College Basketball Nation: Justin Graham

Utah State quietly keeps on winning

January, 28, 2011
1/28/11
1:47
AM ET


SAN JOSE, Calif. -- BYU is the talk of the nation, but have you heard? There’s another team in the state that’s making some noise.

It’s Utah State that has the nation’s third-longest active winning streak, and the Aggies stretched that to 14 games after handling their business in an 84-65 win at San Jose State on Thursday.

Peaking once again during WAC play, the 19-2 Aggies are ranked No. 25 and don’t really mind that BYU is the team leading the local newscasts and overshadowing some of their success.

“I feel like it has, but that’s fine,” said Utah State forward Tai Wesley, who has been following what he calls the Jimmer Show. “We don’t care about attention. We care about wins.”

[+] EnlargeUtah State's Brockeith Pane
Phil Carter/US PRESSWIREBrockeith Pane and Utah State improved to a perfect 8-0 in the WAC with a win over San Jose State.
The only two teams Utah State has lost to this season? BYU and Georgetown, both ranked teams that got to play the Aggies at home. They haven’t lost since the Hoyas blew them out on Dec. 4, but have improved during the latest streak.

The last time the defending regular-season WAC champs played San Jose State -- and won by nine on New Years’ Eve -- coach Stew Morrill blew his top in the halftime locker room speech.

“He went nuts,” Wesley said. “He was kicking over stools, spitting and yelling. I don’t know how many episodes like that he has left.”

Said Morrill: “We’re really a team that has to defend and play hard. I didn’t think our energy level was up. I have a hard time when my teams don’t play hard.”

The Aggies have won all but one of their games since then by double digits, and by beating San Jose State, which was without injured point guard Justin Graham, they’ve now won 22 straight WAC games and 34 of their past 36 regular-season games.

Wesley, the WAC’s preseason player of the year as voted on by the league’s coaches, has been dominant down low with his .608 field-goal percentage. Nate Bendall has played through foot pain to bolster the frontcourt along with Brady Jardine, who is tied as the team leader in rebounds with Wesley.

The player that gives Utah State an extra boost in athleticism is point guard Brockeith Pane, a junior college transfer who played his freshman season at Houston.

“We got to earn people’s respect,” said Pane, who scored 13 points against San Jose State. “If we continue to bring it, the sky’s the limit.”

Brian Green came off the bench to score a career-high 25 points, hitting all five of his 3-point attempts, but don’t expect many Jimmer-like single-game numbers for a program known for its methodical play.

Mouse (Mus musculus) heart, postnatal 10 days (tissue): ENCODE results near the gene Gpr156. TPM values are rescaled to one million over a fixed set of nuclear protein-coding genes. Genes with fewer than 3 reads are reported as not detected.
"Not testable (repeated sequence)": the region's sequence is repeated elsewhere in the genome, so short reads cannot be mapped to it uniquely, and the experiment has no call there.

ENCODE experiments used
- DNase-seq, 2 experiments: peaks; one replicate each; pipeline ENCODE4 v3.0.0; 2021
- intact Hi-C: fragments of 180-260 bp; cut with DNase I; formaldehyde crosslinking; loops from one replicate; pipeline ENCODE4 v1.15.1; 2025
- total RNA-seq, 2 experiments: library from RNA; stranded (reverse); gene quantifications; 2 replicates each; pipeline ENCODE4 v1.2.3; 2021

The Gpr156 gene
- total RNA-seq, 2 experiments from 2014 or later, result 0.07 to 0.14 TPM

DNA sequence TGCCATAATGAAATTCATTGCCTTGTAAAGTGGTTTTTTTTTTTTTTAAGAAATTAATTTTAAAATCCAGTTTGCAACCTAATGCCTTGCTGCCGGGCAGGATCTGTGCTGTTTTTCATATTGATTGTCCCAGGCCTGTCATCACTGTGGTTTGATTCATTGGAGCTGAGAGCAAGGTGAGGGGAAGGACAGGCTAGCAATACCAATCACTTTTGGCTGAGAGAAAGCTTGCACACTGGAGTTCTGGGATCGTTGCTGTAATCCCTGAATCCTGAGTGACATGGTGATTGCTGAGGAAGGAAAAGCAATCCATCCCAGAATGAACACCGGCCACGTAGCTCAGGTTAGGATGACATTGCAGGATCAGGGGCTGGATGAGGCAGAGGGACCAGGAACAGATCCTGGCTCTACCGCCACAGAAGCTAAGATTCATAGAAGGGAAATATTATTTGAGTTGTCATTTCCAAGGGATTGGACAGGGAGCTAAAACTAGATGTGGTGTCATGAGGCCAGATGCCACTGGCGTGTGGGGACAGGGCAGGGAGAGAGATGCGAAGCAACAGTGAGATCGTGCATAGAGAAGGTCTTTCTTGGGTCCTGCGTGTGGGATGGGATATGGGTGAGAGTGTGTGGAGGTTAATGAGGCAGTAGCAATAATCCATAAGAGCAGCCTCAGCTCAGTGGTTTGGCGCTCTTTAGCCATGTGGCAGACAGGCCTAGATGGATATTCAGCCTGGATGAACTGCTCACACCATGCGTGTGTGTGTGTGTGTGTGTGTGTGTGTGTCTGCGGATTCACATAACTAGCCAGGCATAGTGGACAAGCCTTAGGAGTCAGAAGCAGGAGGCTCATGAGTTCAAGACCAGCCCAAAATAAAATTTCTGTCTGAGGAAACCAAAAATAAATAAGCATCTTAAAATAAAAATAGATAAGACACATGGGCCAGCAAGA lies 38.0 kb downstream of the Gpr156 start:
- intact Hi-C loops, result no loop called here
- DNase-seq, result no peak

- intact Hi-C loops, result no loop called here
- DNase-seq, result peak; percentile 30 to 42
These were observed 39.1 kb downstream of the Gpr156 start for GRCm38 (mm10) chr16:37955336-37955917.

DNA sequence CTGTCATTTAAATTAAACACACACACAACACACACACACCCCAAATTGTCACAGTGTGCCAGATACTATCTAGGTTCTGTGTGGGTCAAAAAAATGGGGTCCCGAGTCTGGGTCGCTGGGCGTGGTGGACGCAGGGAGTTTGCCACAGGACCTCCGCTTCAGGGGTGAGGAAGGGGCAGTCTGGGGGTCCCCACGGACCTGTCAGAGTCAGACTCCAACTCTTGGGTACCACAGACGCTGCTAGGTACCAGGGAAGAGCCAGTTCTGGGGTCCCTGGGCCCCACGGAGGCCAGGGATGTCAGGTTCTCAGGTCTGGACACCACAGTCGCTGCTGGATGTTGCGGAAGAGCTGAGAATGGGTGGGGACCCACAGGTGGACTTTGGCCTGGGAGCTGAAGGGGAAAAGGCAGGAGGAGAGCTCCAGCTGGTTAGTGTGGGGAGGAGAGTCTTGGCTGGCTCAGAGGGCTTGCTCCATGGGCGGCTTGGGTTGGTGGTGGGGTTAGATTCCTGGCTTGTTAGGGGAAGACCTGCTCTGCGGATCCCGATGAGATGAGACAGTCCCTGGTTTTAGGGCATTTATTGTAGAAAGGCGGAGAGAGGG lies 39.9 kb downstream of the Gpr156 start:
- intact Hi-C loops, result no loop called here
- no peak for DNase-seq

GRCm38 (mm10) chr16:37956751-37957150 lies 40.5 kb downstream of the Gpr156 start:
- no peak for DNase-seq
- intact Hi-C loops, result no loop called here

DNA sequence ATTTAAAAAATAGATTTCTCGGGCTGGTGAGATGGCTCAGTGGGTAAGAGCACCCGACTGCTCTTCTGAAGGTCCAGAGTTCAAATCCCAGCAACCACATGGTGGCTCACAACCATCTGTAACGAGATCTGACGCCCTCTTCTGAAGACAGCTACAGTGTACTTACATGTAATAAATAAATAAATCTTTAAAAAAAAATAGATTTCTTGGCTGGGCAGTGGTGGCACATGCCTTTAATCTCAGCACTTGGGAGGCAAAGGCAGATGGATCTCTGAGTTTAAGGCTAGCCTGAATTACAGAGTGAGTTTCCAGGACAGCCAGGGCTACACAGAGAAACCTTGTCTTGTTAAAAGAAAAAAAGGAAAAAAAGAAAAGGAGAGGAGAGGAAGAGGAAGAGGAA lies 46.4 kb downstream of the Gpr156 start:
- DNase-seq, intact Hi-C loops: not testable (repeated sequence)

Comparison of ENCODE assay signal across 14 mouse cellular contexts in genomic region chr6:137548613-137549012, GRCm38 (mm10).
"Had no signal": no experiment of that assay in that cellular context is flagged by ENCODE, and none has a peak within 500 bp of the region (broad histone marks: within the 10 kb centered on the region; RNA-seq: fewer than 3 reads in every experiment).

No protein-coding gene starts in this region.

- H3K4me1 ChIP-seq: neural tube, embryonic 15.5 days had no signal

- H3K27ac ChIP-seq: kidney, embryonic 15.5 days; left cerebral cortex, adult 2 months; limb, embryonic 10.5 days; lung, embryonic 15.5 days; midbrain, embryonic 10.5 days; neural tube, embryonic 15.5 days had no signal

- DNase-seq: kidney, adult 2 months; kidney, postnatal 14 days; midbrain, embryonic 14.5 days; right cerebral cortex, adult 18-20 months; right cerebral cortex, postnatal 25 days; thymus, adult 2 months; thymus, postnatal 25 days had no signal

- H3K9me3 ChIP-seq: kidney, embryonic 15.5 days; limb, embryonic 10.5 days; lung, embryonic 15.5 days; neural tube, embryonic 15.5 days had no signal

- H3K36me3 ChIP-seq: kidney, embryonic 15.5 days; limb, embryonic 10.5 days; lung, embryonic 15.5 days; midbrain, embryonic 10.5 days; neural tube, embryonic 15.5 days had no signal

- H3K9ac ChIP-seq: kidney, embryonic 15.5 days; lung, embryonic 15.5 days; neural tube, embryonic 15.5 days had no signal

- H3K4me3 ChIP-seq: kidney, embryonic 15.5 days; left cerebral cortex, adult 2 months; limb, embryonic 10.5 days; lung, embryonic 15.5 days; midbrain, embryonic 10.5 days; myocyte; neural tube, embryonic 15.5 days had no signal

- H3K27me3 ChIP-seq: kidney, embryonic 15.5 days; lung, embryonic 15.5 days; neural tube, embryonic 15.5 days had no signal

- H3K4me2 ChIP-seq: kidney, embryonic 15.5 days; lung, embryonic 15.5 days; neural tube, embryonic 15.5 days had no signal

The Aggies do have experience with winning and are showing it right now.

“We got a lot of seniors and leadership,” Wesley said. “Each game we’re getting better.”

Boise State beats San Jose State in four OTs

January, 7, 2011
1/07/11
3:12
AM ET
Staying undefeated in the WAC certainly didn't come easily for Boise State, not by a long shot.

The Broncos gave up a double-digit lead in regulation. La'Shard Anderson hit what appeared a step-back game-winning 3-pointer at the buzzer in the third overtime, only to see referees review the play and wave it off.

And they ultimately needed four overtimes to beat San Jose State 102-101 on Thursday in front of 1,684 in San Jose, marking the first time the program had gone to such great lengths. Afterward, first-year coach Leon Rice could still feel a sense of pride that his players had kept fighting on the road while also chuckling about being nearly as tired as they were.

"When you're coaching, you lose track of how many overtimes," Rice said by phone. "It seemed like it went on forever."

Anderson hit two go-ahead free throws and then came away with the game-deciding steal to cap his career-best 31-point performance. Fellow seniors Paul Noonan and Robert Arnold played 57 and 53 minutes, respectively.

The Broncos fouled out San Jose State scoring star Adrian Oliver in regulation after he scored 21 points and then survived a gutsy game from Spartans point guard Justin Graham, who scored 29 points and played all 60 minutes of the game.

"To be honest, I didn't feel that tired playing," Graham said afterward. "The adrenaline flowing and just being in the moment of the game and the excitement, you just keep going. Now that the game's over, I'm ready to go to bed."

Said Rice: "It was a tremendous win. It's never easy to put someone away easily on the road, especially those guys. It's a credit to our guys."

Boise State is now 10-5 and 3-0 in the WAC after Rice left his job as associate head coach at Gonzaga to take over a program that last season finished second-to-last in the conference.

Now the Broncos are atop the standings along with Fresno State, with perennial favorite Utah State at 2-0. Boise State hosts Utah State next week, but Rice indicated there was no way his team was looking past its upcoming game in Hawaii on Saturday.

"We preach the ability to recover," Rice said. "We have to recover from good things. We have to recover from bad things. We're getting good at it.

"We had to recover about three times."